|Publication number||US5667465 A|
|Application number||US 08/384,917|
|Publication date||Sep 16, 1997|
|Filing date||Feb 7, 1995|
|Priority date||Feb 7, 1995|
|Publication number||08384917, 384917, US 5667465 A, US 5667465A, US-A-5667465, US5667465 A, US5667465A|
|Inventors||Robert McCollum, Gregory T. Telesz, Jerry K. Liepheimer|
|Original Assignee||Trotter, Inc.|
|Export Citation||BiBTeX, EndNote, RefMan|
|Patent Citations (3), Referenced by (22), Classifications (10), Legal Events (4)|
|External Links: USPTO, USPTO Assignment, Espacenet|
The present invention relates to exercise machines and more particularly to an exercise apparatus having a rotatable member mounted on an axle which is connected to a manually engageable lever. Rotatable heart-shaped discs have been used in the past in weight lifting apparati for linking the eye of the heart to a weight stack with a cable. The nature of the linkage between the heart of the disc and the weight stack is such that there is an inherent looseness or play in the rotation of the disc before the weight stack is fully engaged to resist rotation of the disc.
It is an object of the invention to provide an exercise apparatus having a novel rotatable member which is engageable by application of manual force which will rotate the rotatable element against a resistant weight force where the rotatable element is held firmly in an initial position and is immediately resisted by a weight force upon rotation of the element.
It is a further object of the invention to provide an exercise apparatus having a novel weight resistant rotatable member having a cammed surface for reliably guiding a cable linked between the rotatable element and a weight stack along a predetermined path which defines a selected rate at which the weight force is resisted by rotation of the rotatable member per unit of rotation.
In accordance with the invention therefore, there is provided an apparatus for performing weight resistance exercise via manual rotation, the apparatus comprising a rotatable member mounted on an axle, the axle being manually engageable for application of manual force to rotate the rotatable member; a pair of cable stop members each connected to an end of a respective cable which is interconnected to a weight force, the weight force through the cable holding the stop members within a respective mounting aperture; the rotatable member having a pair of retaining members, each retaining member receiving and retaining a respective stop member upon rotation of the rotatable member; the cable being interconnected to the weight force such that rotation of the rotatable member is resisted by the weight through the cable upon application of manual rotating force to the axle.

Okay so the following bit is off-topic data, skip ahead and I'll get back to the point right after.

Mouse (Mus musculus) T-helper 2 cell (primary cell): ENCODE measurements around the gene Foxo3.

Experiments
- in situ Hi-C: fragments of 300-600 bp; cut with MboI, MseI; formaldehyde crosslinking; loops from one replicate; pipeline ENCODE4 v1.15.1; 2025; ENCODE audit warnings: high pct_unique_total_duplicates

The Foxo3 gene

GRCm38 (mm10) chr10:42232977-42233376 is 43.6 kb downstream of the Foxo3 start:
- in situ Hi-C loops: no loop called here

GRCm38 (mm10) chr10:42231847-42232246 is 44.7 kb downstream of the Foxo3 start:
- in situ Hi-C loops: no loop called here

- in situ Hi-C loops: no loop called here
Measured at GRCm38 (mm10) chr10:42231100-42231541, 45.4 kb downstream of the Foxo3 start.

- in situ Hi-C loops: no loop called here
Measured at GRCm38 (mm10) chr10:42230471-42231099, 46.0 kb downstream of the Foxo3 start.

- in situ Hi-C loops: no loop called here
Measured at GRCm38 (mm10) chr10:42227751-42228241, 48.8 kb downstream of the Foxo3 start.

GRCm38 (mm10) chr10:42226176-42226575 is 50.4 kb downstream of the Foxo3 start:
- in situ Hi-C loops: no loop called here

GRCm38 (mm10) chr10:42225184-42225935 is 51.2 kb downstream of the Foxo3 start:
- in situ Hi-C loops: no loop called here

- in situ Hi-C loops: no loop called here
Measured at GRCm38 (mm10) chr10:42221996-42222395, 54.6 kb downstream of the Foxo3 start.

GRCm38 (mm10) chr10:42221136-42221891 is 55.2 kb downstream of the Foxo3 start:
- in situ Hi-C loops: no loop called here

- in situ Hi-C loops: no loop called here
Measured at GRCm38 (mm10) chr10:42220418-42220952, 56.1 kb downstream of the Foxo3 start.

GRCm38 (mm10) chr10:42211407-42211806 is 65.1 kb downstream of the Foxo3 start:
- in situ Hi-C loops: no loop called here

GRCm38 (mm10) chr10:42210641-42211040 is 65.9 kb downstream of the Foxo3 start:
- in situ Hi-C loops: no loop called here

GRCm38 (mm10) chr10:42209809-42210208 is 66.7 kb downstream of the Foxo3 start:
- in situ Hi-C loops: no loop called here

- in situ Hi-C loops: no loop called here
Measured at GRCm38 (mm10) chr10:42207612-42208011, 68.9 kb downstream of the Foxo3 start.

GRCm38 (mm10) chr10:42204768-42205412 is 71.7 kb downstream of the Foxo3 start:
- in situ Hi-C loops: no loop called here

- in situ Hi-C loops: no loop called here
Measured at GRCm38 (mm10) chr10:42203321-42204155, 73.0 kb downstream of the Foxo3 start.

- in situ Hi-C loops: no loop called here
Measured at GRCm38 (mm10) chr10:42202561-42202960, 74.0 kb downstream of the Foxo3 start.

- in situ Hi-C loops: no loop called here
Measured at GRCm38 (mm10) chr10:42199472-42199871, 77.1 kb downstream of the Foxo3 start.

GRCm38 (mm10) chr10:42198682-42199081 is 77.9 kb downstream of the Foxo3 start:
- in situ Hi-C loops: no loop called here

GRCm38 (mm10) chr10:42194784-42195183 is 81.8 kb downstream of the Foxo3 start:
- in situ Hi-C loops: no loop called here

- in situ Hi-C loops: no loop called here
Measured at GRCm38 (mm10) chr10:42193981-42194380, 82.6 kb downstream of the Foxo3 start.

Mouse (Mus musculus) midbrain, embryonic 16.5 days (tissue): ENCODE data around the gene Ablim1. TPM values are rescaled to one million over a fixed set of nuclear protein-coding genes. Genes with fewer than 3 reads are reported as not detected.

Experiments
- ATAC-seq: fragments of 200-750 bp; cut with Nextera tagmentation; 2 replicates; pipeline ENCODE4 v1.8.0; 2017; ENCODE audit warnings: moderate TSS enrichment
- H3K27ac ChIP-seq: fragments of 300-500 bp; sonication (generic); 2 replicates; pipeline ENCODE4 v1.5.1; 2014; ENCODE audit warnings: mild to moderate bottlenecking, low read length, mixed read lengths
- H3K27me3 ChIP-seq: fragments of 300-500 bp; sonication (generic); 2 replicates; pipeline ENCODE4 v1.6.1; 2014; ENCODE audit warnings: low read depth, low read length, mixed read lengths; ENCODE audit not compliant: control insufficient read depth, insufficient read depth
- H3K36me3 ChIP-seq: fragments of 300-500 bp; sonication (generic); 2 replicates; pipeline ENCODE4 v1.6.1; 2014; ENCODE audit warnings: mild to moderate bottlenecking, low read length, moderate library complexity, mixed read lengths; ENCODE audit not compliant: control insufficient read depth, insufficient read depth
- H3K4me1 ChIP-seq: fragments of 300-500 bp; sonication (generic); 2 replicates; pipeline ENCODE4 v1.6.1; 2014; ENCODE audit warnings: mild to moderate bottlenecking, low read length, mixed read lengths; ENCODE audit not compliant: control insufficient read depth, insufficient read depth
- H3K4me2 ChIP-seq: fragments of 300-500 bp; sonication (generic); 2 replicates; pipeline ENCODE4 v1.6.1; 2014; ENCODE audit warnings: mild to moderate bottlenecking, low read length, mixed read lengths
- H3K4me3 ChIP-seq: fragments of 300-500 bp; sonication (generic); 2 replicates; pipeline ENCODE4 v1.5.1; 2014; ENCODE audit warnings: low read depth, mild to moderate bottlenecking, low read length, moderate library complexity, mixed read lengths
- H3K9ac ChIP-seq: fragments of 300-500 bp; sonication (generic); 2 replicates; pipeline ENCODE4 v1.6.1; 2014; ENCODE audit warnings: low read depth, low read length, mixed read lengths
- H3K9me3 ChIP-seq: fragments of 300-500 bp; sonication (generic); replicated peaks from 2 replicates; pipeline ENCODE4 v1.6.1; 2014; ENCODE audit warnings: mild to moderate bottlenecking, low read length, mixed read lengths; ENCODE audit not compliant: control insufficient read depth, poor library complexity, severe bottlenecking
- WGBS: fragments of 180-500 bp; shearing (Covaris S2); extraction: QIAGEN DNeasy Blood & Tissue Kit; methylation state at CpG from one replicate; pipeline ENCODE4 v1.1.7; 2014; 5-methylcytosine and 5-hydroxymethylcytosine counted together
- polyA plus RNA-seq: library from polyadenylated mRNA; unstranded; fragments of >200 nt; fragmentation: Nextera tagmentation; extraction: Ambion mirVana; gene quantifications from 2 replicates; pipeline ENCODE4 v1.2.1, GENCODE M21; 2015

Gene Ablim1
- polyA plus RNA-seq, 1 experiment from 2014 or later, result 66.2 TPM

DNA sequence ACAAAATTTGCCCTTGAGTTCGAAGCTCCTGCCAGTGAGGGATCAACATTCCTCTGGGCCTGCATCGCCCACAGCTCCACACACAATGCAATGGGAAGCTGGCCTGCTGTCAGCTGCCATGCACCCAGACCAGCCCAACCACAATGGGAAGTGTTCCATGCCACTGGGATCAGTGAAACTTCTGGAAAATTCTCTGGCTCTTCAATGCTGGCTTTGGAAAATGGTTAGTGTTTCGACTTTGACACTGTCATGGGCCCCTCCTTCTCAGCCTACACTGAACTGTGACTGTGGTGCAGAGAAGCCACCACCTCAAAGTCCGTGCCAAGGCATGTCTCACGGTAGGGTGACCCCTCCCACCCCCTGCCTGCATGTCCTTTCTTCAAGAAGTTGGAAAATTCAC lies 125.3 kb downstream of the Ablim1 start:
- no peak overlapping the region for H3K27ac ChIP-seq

The rotatable member has an initial stable position when manual force is not being applied to the axle, the rotatable member being mounted on the apparatus such that both stop members are simultaneously received and retained within the retaining members when the rotatable member is in the initial stable position.
The rotatable member is mounted such that one stop member is received and retained within a respective retaining member and another stop member is held within a respective mounting aperture which is stationarily connected to a frame of the apparatus upon application of rotating force to the axle.
The rotatable member preferably has a grooved circumferential surface for receiving one of the respective cable means upon rotation of the rotatable member.
Each of the stop members may be respectively connected to opposite ends of a single cable, the single cable being interconnected to the weight force through a pulley mechanism.
The mounting apertures are preferably disposed within a respective structural member stationarily connected to the apparatus, one of the cable stop members being pulled into a respective aperture of a respective structural member under force of the weight mechanism upon rotation of the rotatable member, the respective structural member resisting the force of the weight mechanism.